I couldn’t believe that God would damn me to a life of loneliness and continual ostracization over something I never chose. I would forever be the third wheel, forever be on the prayer list, forever be the poor soul who struggled with his sexual identity.
The dialogue in my head was that if I couldn’t stop my body from sinning, I might as well end it and go see Jesus.
And I tried to kill myself twice. Both times, I failed.
Praise God for his preservation of my life because without it, I wouldn’t be here to tell you about the new life he has given to me. For years, I was waiting on God to speak into this situation. Not a man or woman, or a book. I did not want my own biases to speak into my interpretation of scripture. So I waited and waited.
And then the Holy Spirit finally spoke.
When I moved to Georgia in January 2015, I got a tattoo of an empty birdcage on my right wrist. It’s symbolic of me stepping away from a place where I felt I wasn’t not allowed to wrestle with my faith. I felt caged in my one set of doctrine and theology, one that was said to be pretty much absolute.
But something in me just didn’t settle. I disagreed with the sentiment that there was only one way to look at the scriptures concerning same-sex relationships. There had to be another way. And that church, as much as I loved the family that I had gained there, was not the place to explore my doubt.
I do want to say that whole situation was handled with as much care and with grace as possible. I was never publicly shamed and I wasn’t forced out of my In fact, I’m still friends with those leaders, and we’ve just agreed to disagree. (That is honestly the mark of true friendship, that disagreement doesn’t splinter a relationship.) I left of my own accord for my new position in Gainesville, and was sent with a blessing. It was lovely, and I miss it.
And when I got to Georgia, I wrestled with God. I felt like God was going to perform a miracle, at least that was what I asked for. And where I worked, it was not a far stretch. In an act of faith, I started dating one of those godly women I mentioned before in a last-ditch effort to make something come alive in me that probably didn’t exist in my personhood. After that ended, I sat in my shame.
I needed and answer from God, because nothing was working.
Either He needed to speak clearly and tell me to begin my commitment to celibacy, or He was gonna have to do something new.
And then, kind of like clockwork, a series of events occurred where I could attend The Reformation Project’s regional training conference in Atlanta. TRP is a Christian non-profit that works to equip people to have conversations with their local churches about becoming more inclusive and affirming of LGBT people.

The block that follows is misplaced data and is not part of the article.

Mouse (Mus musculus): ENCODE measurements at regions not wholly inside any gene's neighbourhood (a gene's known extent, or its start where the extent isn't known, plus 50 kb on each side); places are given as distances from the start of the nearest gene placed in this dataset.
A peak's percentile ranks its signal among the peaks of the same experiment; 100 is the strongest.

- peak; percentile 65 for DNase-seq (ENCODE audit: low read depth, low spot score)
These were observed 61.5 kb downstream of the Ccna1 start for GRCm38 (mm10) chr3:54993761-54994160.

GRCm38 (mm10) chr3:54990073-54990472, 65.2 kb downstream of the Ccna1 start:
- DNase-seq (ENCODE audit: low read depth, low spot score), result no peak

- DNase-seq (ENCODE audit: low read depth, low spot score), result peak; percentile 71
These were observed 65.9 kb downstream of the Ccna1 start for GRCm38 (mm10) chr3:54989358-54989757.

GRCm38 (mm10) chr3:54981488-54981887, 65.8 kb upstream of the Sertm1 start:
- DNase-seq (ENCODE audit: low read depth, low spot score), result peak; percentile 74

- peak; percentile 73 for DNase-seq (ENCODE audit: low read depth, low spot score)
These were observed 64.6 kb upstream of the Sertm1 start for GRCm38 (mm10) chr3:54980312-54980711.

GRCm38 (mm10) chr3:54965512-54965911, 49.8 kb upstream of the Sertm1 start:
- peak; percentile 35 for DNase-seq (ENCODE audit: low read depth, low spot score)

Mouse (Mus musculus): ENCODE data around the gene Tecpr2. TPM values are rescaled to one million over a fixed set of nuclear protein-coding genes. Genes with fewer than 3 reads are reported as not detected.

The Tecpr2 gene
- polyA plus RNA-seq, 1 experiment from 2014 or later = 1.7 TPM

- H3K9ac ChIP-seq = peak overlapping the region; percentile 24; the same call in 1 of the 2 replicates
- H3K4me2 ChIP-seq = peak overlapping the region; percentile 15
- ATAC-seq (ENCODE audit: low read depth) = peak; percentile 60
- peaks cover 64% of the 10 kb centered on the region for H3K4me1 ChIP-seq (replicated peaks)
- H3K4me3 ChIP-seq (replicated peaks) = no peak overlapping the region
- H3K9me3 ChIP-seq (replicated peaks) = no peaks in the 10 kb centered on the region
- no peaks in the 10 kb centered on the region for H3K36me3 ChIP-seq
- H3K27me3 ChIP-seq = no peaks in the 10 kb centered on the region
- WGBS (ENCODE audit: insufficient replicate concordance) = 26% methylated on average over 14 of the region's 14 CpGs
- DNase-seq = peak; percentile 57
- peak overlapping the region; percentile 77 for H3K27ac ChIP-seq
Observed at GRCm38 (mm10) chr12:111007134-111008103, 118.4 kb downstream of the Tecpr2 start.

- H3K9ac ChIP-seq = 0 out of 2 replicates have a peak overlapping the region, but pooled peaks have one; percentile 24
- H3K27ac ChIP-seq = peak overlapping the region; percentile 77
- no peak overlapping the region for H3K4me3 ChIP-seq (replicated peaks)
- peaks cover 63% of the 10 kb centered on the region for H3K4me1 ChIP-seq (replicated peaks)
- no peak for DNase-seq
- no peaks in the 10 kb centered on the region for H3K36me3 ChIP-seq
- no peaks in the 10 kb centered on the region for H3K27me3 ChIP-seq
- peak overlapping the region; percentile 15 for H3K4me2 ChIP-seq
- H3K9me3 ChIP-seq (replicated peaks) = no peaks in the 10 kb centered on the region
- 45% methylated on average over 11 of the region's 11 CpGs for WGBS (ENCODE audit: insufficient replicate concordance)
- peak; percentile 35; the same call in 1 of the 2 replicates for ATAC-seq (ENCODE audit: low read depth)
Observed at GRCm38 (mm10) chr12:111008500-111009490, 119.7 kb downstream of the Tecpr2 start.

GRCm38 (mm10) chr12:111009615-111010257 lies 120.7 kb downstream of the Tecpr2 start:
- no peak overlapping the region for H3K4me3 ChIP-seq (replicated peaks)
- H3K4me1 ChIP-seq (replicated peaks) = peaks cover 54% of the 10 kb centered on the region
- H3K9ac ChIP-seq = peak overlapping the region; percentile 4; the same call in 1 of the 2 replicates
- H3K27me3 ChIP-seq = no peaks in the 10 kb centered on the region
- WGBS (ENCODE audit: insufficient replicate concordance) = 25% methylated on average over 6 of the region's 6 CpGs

It was the single, most important, most life changing weekend of my life, and I don’t say that hyperbolically.
Walking in the space and worshiping alongside 300ish other LGBT Christians was incredible. I’ve read articles and blogs by straight people who say that it was transformative for them because they never expected the Holy Spirit to show up and then Holy Spirit DOES?! I was in the same boat. I never expected it. But Holy Spirit was there, and present and moving and I felt loved in a way I had never felt loved before.
My entire Christian journey, I felt like I was a second class son.
I felt welcomed, but only so much. I could participate, but only to a degree. But in that moment, I finally felt welcomed into the family of God. I was affirmed in my sonship in its entirety. I never felt more free of shame, more set free from the expectation and approval of man. Jesus met me in the realest way possible.It wasn’t a person, a teaching, or my emotions which convinced me it was possible to be gay and Christian. Click To Tweet
It was Holy Spirit, present, living, breathing, speaking.
And today, I’m walking in the fullness of God. I am unashamed, unrestrained, and fully in love with Jesus. More in love with Him than I’ve ever been. And this is just the beginning of my story.
Let me note something- I totally recognize that this blog is wrapped up with a lot of feelings, and people might say, “Well this isn’t a compelling argument because it’s totally wrapped up in feelings.”
You’re right. But not many people read blogs over 2000 words. SO!
Over the next few weeks, I’m going to be writing blogs detailing exactly how I arrived at an affirming theology. I’m going to unpack my thoughts, talk about scripture and doctrine, and I’m going to share with you why I believe what I do. So! You should subscribe, that way you don’t miss anything.
Also, I’d love to know what you’re thinking, what questions this is bringing up, etc. Let’s talk in the comments.
(Just a word, please keep it respectful and in the spirit of dialogue. I’m not looking to put anyone out, and hateful comments will be straight up deleted cause I’m not dealing with your shit.)